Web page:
Last week, along with a group of other auto writers, I attended the National Press Introduction for the 2017 Kia Niro in San Antonio, Texas. The Niro is Kia’s new crossover hybrid, poised to take on Toyota Prius customers who are ready for more passenger room and utility space.
We were based out of the new Hotel Emma, the crown jewel of the historic Pearl District. Originally Pearl Brewery’s brewhouse, the hotel is eclectic with a steam punk vibe. If you haven’t been to San Antonio in a while, it is worth staying here and checking out the area, but I digress.
Kia has been in the United States for about 23 years, and they have sold 6.6 million vehicles; by June, they estimate that they will have sold their 7-millionth Kia. I’ve mentioned it before, but in 2001, Kia was ranked dead last in the JD Power Initial Quality Study Award; in 2016, they were ranked #1 in the United States by the JD Power IQS Award — the first time a non-luxury brand was awarded the top spot in over 27 years.
In 2011, Kia introduced the Optima Hybrid; in 2013, they introduced their first all-electric vehicle, the Soul EV. Along the way, in 2016 Interbrand, which ranks brands globally, ranked Kia in the top 50 for best green brands (at #35) — ahead of Starbucks. Kia has a continuing theme of focusing on the environment; they have a five-year roadmap where they are going to be reducing their fuel economy 25% by 2020. They are going to continue to invest in clean combustion, hybrids, plug-in hybrids, battery, electric, and fuel cell technologies.
Kia places a huge emphasis on dedication to quality, and their latest Niro hybrid is no exception. Would you guess that this was a hybrid just looking at it? No way, right? It looks like a gas-guzzling crossover. 😉
The 2017 Kia Niro is what Kia refers to as a “smarter kind of crossover”; it’s the first Kia to be engineered from the ground up as a hybrid, and there are no compromises in terms of its combination of style, functionality, and efficiency. In order to properly launch the Niro, Kia went back to what they did when they launched the Optima Hybrid — in 2011 they partnered with Guinness Book of World Records — when they drove the Optima Hybrid through 48 contiguous states and got about 64 miles per gallon, giving Kia a world record. That strategy worked well with the Optima Hybrid, so they did it again with the Kia Niro.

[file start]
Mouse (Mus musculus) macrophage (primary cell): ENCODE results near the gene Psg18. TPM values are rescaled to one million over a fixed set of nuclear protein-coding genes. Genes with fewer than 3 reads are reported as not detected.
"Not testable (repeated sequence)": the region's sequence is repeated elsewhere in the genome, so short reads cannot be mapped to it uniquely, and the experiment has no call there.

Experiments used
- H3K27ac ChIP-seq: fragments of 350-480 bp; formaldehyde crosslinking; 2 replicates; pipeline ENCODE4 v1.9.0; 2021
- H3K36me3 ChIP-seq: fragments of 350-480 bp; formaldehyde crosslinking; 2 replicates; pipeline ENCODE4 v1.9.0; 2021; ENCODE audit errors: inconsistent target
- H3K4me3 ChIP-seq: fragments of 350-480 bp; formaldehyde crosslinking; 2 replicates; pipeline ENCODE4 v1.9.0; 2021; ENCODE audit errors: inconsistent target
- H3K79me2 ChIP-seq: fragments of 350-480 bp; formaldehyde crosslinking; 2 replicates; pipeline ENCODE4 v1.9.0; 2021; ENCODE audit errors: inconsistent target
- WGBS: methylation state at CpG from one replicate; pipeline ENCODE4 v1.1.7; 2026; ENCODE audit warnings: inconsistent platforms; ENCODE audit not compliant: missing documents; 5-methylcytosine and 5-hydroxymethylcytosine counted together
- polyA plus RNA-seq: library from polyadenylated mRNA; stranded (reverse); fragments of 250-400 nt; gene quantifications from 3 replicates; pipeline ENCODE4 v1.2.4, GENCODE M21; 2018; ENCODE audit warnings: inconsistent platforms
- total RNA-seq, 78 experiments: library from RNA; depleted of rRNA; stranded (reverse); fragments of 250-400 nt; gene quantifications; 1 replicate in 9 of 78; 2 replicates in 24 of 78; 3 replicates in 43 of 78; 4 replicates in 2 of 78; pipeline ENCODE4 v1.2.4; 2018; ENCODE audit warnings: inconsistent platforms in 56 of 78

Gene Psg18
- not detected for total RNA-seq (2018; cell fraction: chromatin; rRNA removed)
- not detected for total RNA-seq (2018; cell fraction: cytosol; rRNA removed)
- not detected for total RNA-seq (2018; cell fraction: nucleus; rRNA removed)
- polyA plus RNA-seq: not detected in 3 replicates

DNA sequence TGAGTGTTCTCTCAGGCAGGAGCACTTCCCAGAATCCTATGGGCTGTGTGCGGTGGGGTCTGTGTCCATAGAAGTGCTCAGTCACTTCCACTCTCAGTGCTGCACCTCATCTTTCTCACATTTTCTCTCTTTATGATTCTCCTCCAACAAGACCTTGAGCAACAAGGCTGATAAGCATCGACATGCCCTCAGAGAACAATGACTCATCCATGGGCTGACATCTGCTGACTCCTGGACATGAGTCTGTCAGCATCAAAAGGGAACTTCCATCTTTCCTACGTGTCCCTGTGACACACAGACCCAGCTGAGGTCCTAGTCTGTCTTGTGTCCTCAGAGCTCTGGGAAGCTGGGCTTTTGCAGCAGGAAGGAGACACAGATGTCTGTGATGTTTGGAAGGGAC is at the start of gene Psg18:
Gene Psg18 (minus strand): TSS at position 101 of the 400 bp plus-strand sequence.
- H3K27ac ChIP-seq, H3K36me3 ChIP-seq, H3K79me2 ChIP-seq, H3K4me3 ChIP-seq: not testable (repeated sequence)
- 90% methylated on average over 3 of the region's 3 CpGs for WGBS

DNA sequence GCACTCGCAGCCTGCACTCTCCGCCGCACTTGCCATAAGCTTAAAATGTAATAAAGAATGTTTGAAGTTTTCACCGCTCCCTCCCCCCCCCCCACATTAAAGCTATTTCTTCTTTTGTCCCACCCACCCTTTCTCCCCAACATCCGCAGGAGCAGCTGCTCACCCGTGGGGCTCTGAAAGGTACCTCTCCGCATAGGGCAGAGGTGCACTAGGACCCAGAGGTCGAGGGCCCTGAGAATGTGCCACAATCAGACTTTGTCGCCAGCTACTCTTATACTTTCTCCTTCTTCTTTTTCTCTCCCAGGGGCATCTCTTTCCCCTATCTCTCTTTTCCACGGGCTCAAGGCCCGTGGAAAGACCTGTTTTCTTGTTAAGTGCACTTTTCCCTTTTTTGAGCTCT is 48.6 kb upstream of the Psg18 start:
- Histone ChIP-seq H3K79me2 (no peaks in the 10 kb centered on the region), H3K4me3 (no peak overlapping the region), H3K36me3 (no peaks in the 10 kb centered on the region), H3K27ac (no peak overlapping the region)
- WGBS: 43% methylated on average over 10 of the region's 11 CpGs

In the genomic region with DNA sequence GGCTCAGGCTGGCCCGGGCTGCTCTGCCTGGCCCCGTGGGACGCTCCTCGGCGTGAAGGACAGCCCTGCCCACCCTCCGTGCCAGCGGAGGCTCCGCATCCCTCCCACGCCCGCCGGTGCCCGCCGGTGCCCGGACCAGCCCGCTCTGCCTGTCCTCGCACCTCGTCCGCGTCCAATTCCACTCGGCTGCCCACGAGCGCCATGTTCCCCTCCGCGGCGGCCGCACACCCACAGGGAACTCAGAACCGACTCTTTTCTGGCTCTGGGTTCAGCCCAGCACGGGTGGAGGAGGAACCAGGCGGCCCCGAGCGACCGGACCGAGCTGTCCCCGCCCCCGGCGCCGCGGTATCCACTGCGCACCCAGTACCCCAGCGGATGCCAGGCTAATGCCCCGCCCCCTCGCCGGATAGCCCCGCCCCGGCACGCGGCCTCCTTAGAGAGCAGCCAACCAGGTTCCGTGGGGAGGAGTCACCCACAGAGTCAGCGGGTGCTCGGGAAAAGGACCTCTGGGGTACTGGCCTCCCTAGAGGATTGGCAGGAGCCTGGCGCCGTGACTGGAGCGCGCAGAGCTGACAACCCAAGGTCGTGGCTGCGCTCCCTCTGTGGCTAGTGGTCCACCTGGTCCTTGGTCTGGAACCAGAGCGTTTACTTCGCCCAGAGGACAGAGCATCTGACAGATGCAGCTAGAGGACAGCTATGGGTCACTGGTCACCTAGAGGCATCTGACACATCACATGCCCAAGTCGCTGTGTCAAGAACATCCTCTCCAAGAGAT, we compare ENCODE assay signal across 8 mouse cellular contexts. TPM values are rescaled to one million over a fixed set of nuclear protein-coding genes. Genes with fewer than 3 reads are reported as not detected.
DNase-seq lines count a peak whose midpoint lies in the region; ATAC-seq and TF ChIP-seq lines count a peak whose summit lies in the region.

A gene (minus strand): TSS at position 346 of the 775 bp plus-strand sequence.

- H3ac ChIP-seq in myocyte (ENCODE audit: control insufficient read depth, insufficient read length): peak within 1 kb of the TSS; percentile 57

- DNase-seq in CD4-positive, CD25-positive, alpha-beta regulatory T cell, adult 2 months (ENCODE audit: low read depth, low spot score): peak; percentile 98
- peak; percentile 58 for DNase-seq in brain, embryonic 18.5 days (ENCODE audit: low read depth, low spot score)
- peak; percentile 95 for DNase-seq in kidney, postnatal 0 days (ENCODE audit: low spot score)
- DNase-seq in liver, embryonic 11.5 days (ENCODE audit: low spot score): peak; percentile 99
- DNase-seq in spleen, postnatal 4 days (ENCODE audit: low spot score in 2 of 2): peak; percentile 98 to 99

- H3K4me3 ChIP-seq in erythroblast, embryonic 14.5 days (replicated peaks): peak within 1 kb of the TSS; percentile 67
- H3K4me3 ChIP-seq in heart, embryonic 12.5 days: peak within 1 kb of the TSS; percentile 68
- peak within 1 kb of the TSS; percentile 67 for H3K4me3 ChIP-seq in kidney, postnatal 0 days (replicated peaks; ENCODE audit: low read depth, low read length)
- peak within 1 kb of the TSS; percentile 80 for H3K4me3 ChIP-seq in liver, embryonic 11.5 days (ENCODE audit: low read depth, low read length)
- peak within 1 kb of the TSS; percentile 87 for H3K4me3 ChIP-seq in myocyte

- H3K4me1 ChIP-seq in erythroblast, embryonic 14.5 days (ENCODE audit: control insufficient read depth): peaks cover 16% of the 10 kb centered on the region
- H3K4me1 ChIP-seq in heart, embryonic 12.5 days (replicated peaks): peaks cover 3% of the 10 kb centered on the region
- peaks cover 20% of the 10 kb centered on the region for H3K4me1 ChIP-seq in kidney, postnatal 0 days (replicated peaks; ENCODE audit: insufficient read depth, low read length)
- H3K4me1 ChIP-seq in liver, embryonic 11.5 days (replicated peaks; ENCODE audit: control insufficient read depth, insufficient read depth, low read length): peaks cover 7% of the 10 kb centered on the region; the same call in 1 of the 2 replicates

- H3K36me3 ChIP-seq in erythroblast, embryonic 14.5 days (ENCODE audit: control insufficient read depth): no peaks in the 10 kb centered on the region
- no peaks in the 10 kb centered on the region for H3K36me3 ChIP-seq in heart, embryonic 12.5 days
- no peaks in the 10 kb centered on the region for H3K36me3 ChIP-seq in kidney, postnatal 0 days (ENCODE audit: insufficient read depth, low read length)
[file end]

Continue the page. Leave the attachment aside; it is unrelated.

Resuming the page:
This time, they got with Guinness and they came up with a world record for the “lowest fuel consumption by a hybrid driving coast to coast across the USA.” The Kia Niro left LA City Hall and drove to New York City Hall, averaging 76.6 mpg and using just 4.1 tanks of fuel. Here’s the car that made the run …
So let’s talk about the origin of the Niro. When the team needed a designer for the Niro, they looked to Mike Torpey, the man behind the Kia Soul — from the inspiration of “a boar with a backpack”. Interviewed by James Bell, Mike Torpey told us about the experience of being given a clean slate to create a new car. Mike admitted that getting an assignment like this was nerve-wracking, but that “these are the kinds of assignments that as a designer, you hope most to be put on because you’re starting from scratch, it’s a brand new car, and there’s no baggage behind it … we can really optimize the design approach from the ground up.”
Mike wanted to take a thoughtful approach that styled the Niro as a very different car, so he started by looking at what was already out there. Hybrids have been in the marketplace for around 20 years, so “people have seen the evolution of style in these things; they’ve become, in many cases, increasingly over-styled.” One of the things they quickly realized was that people love their hybrids, that the technology behind them is awesome as gas prices go up and down, but that “people don’t buy their hybrids because of their styling, they buy them despite their styling.” They found that the way that people use their hybrids, in the same
They found that the way that people use their hybrids, in the same way that they’re trying to optimize fuel economy, there are optimizers all around. For instance, many hybrid vehicles are compact or weirdly proportioned or styled. Through all of this, they realized that there was “an increasing subconscious desire for people to be able to acquire wonderful efficiency without paying a stylistic penalty or necessarily giving up the utility that increasingly people want in crossovers, full-size utility vehicles that have more space, are more rugged, and have a higher sitting position.”